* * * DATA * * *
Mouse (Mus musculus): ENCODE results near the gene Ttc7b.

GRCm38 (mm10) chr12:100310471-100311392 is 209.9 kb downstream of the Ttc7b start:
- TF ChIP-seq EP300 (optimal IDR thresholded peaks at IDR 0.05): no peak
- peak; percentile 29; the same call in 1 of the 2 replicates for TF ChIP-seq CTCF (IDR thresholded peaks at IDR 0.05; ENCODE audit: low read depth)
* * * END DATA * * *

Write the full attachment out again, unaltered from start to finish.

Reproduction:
Mouse (Mus musculus): ENCODE results near the gene Ttc7b.

GRCm38 (mm10) chr12:100310471-100311392 is 209.9 kb downstream of the Ttc7b start:
- TF ChIP-seq EP300 (optimal IDR thresholded peaks at IDR 0.05): no peak
- peak; percentile 29; the same call in 1 of the 2 replicates for TF ChIP-seq CTCF (IDR thresholded peaks at IDR 0.05; ENCODE audit: low read depth)